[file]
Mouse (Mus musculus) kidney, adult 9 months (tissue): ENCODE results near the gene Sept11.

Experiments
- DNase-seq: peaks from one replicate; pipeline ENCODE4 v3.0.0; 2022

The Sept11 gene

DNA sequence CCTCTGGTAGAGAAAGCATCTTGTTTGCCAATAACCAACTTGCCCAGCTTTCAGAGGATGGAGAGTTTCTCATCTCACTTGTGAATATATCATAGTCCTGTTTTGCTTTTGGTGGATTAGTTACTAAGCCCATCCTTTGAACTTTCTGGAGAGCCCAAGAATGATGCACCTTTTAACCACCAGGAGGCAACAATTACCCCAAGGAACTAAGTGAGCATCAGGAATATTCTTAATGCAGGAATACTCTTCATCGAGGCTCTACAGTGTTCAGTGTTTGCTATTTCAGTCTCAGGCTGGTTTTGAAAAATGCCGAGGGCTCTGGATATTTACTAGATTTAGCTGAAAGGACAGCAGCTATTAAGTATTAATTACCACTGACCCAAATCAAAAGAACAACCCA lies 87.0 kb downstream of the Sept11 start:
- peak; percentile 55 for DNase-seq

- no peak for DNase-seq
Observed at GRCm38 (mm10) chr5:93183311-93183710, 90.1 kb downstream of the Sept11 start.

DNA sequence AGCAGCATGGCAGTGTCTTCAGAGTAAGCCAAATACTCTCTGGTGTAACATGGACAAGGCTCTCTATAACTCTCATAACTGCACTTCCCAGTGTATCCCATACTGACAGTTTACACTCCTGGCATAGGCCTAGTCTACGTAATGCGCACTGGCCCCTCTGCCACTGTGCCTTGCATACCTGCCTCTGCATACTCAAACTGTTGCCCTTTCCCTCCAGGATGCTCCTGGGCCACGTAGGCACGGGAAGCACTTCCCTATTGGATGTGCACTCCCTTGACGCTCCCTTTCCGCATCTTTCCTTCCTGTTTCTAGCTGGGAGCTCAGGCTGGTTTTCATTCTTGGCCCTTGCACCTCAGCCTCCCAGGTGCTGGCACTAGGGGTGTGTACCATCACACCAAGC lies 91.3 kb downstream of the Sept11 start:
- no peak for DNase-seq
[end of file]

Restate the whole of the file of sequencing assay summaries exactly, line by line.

Mouse (Mus musculus) kidney, adult 9 months (tissue): ENCODE results near the gene Sept11.

Experiments
- DNase-seq: peaks from one replicate; pipeline ENCODE4 v3.0.0; 2022

The Sept11 gene

DNA sequence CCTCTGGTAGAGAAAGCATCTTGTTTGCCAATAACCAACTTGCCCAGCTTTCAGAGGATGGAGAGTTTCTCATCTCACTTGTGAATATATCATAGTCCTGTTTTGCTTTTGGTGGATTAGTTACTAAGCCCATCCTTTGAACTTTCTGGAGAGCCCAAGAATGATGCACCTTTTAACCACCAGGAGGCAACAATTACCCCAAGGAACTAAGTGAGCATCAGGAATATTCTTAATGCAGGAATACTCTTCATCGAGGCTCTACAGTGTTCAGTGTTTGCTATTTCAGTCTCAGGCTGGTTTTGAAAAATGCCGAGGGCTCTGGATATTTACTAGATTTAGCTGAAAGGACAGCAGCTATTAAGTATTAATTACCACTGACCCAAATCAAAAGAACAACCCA lies 87.0 kb downstream of the Sept11 start:
- peak; percentile 55 for DNase-seq

- no peak for DNase-seq
Observed at GRCm38 (mm10) chr5:93183311-93183710, 90.1 kb downstream of the Sept11 start.

DNA sequence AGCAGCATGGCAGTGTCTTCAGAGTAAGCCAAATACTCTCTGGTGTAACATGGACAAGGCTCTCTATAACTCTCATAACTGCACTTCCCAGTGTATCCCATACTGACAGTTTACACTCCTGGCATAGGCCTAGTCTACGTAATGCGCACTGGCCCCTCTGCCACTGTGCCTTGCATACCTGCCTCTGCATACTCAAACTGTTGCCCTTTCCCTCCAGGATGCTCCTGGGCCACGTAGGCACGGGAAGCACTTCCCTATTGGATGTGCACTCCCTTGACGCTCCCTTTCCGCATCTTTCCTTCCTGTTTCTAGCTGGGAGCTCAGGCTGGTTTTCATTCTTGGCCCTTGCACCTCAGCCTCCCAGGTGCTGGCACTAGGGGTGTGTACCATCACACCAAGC lies 91.3 kb downstream of the Sept11 start:
- no peak for DNase-seq